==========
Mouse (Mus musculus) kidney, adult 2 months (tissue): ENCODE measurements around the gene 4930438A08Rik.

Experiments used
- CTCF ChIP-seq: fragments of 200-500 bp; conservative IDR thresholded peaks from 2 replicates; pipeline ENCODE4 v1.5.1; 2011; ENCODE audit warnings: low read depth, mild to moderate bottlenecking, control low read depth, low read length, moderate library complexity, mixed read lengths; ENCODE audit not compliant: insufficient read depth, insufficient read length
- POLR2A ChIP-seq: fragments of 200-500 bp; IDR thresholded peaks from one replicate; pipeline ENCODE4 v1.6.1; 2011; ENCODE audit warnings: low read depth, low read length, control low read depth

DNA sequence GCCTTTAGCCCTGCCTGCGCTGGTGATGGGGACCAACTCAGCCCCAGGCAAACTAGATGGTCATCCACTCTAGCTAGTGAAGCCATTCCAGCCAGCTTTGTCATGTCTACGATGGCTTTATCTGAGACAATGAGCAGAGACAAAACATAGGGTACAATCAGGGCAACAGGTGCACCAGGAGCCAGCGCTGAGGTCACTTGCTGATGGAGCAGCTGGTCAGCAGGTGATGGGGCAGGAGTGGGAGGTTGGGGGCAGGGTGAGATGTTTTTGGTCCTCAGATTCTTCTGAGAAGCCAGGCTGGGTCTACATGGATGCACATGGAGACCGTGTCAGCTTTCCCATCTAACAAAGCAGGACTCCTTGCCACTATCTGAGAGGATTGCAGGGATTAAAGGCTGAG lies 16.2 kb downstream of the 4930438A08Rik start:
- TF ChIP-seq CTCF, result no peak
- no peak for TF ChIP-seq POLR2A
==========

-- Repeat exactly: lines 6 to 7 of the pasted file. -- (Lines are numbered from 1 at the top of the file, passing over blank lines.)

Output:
- TF ChIP-seq CTCF, result no peak
- no peak for TF ChIP-seq POLR2A